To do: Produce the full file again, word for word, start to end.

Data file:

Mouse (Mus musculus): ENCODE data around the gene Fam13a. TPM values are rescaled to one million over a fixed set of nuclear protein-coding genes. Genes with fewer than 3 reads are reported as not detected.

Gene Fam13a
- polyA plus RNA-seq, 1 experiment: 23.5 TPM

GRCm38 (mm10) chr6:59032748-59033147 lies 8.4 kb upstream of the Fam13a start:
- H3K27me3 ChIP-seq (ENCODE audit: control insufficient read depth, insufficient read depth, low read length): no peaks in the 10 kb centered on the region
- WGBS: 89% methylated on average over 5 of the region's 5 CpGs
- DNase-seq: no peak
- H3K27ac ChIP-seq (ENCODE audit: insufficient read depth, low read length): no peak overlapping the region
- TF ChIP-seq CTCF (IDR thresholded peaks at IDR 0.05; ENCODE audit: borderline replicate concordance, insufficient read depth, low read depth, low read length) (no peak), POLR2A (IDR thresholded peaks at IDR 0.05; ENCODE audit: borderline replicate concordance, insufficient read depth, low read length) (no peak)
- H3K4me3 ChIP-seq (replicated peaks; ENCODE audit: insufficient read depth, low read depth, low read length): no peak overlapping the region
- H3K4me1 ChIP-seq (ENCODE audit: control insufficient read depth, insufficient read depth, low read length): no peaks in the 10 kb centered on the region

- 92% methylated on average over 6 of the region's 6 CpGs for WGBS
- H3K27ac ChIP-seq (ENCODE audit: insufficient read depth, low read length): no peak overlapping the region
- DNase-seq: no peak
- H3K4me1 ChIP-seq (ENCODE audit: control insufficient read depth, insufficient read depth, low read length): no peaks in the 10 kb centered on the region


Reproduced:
Mouse (Mus musculus): ENCODE data around the gene Fam13a. TPM values are rescaled to one million over a fixed set of nuclear protein-coding genes. Genes with fewer than 3 reads are reported as not detected.

Gene Fam13a
- polyA plus RNA-seq, 1 experiment: 23.5 TPM

GRCm38 (mm10) chr6:59032748-59033147 lies 8.4 kb upstream of the Fam13a start:
- H3K27me3 ChIP-seq (ENCODE audit: control insufficient read depth, insufficient read depth, low read length): no peaks in the 10 kb centered on the region
- WGBS: 89% methylated on average over 5 of the region's 5 CpGs
- DNase-seq: no peak
- H3K27ac ChIP-seq (ENCODE audit: insufficient read depth, low read length): no peak overlapping the region
- TF ChIP-seq CTCF (IDR thresholded peaks at IDR 0.05; ENCODE audit: borderline replicate concordance, insufficient read depth, low read depth, low read length) (no peak), POLR2A (IDR thresholded peaks at IDR 0.05; ENCODE audit: borderline replicate concordance, insufficient read depth, low read length) (no peak)
- H3K4me3 ChIP-seq (replicated peaks; ENCODE audit: insufficient read depth, low read depth, low read length): no peak overlapping the region
- H3K4me1 ChIP-seq (ENCODE audit: control insufficient read depth, insufficient read depth, low read length): no peaks in the 10 kb centered on the region

- 92% methylated on average over 6 of the region's 6 CpGs for WGBS
- H3K27ac ChIP-seq (ENCODE audit: insufficient read depth, low read length): no peak overlapping the region
- DNase-seq: no peak
- H3K4me1 ChIP-seq (ENCODE audit: control insufficient read depth, insufficient read depth, low read length): no peaks in the 10 kb centered on the region